Old Wives' Tales
Radio & TV
Toxin du jour
Claim: Bubble Yum chewing gum contains spider eggs.
Example: [Fine, 1992]
Origins: Bubble Yum was the first soft bubble gum to hit the market, making its debut in 1976. It was an instant success with its target consumer group, kids and teens, and sales of the candy quickly soared to such a level that its manufacturer cut back on advertising in order to allow production to keep pace with demand.
By the spring of the following year, the whirlwind early sales had slipped noticeably in the
Rather than pretend there wasn't a problem or that it would just go away, the parent company took on the rumors:
[Lardner, 1982]The parent company spent over $100,000 battling this rumor. Full-page ads were run in fifty different
But in one bizarre case, the manufacturer felt it had no choice but to put the issue before its customers as conspicuously as possible. The manufacturer was the Life
Where did the rumor come from? Prior to Bubble Yum, bubble gum was hard and took a fair bit of vigorous mastication to render it into a suitably soft bubble-blowing state. Bubble Yum was a breakthrough, a gum that was ready for bubble blowing after being chomped only a few times. As to how soft it was, even a little tyke could squish a block of Bubble Yum between his fingers. Gone were the days of arduous chewing!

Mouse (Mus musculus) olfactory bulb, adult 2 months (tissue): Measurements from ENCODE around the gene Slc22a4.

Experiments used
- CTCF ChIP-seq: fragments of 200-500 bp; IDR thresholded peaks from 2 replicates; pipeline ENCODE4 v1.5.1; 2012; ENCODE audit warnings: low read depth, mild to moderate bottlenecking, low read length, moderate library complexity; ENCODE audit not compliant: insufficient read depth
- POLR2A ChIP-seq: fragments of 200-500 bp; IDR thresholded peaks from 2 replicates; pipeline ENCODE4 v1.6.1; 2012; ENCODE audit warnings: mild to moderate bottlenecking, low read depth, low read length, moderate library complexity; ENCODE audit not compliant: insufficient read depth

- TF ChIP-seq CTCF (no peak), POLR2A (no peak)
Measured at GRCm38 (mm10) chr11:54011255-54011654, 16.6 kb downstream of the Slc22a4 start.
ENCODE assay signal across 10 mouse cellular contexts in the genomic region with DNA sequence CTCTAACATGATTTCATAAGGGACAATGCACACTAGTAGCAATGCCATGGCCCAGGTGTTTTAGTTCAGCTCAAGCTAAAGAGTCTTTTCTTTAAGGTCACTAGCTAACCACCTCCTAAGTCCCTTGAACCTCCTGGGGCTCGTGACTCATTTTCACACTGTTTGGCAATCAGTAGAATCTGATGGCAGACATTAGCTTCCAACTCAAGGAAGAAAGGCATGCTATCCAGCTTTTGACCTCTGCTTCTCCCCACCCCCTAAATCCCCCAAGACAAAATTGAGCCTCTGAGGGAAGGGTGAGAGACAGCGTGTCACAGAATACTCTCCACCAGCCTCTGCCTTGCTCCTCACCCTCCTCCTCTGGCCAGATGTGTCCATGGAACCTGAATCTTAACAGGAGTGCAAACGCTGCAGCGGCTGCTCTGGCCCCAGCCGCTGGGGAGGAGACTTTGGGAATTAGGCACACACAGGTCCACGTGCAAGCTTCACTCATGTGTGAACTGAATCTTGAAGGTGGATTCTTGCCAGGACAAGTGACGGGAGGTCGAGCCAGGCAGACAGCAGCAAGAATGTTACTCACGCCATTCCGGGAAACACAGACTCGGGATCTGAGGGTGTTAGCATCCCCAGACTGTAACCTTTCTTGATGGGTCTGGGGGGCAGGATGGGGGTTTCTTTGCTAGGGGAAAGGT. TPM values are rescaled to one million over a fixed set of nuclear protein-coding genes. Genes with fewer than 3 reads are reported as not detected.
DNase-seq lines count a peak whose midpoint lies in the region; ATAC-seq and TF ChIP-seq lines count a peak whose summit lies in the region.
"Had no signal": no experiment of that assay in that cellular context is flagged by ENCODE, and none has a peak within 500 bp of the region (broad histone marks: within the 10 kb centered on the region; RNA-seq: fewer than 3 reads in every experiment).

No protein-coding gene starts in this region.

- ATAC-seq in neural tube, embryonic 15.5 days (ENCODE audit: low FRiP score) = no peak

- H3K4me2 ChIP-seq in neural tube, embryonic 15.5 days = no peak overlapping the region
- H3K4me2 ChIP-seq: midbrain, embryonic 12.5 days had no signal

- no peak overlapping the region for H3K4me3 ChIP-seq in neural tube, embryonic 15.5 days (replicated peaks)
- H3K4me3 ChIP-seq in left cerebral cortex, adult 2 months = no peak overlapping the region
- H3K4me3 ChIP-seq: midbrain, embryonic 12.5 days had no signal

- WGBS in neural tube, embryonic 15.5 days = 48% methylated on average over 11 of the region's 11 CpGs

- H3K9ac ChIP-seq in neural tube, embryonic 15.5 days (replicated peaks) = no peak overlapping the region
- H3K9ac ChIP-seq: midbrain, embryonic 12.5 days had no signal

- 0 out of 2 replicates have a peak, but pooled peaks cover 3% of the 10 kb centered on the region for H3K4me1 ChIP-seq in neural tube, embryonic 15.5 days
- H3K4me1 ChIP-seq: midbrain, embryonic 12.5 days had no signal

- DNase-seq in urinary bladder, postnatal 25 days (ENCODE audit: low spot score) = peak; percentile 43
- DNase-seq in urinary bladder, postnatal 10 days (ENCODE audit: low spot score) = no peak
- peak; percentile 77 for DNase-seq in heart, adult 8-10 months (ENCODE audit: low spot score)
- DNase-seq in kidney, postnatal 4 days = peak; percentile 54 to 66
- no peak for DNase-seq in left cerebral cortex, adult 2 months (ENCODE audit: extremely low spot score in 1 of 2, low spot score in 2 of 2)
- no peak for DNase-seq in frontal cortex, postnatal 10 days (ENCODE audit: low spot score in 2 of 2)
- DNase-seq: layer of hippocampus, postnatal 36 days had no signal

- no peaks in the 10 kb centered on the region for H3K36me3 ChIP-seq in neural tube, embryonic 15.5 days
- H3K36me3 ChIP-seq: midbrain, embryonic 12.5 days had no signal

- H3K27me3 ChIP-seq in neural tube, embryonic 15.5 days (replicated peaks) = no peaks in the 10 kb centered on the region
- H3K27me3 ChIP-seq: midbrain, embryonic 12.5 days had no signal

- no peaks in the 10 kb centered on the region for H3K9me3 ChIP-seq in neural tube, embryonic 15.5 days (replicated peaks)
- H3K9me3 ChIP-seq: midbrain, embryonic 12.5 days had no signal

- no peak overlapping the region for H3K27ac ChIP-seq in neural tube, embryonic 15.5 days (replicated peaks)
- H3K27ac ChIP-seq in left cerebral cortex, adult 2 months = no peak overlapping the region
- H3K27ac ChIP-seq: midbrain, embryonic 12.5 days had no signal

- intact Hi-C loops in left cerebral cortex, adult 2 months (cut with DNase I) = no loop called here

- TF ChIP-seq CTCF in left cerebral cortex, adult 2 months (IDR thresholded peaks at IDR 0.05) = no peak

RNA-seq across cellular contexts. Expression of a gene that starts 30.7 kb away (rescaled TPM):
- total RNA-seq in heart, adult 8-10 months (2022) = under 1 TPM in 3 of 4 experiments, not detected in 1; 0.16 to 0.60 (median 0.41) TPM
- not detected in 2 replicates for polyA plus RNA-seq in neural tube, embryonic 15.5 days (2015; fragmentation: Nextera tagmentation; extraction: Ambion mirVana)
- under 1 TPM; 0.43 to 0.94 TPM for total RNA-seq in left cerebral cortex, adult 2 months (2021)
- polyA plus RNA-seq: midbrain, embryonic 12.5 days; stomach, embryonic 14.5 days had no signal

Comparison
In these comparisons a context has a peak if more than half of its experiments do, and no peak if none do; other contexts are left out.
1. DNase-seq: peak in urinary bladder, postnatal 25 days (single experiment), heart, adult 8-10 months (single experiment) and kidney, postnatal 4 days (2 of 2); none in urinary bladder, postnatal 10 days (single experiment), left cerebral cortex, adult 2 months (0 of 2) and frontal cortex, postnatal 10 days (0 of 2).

Any confection that revolutionary is going to spawn speculation among the younger set. (See our "Death of Little Mikey" page for the rumor about Pop Rocks.) "Why is it so chewy?" was the question on everyone's lips. Why did it (unlike traditional bubble gum) feel a bit slippery in the mouth? It didn't take long for kids to invent a plausible answer. There had to be something slippery in there. What could be more slippery than, say, spider eggs?
Barbara "candy kiss of the spider woman" Mikkelson
Sightings: Very brief mention is made of this belief during a student bull session in the 1998 slasher classic Urban Legend.
Last updated: 24 January 2007
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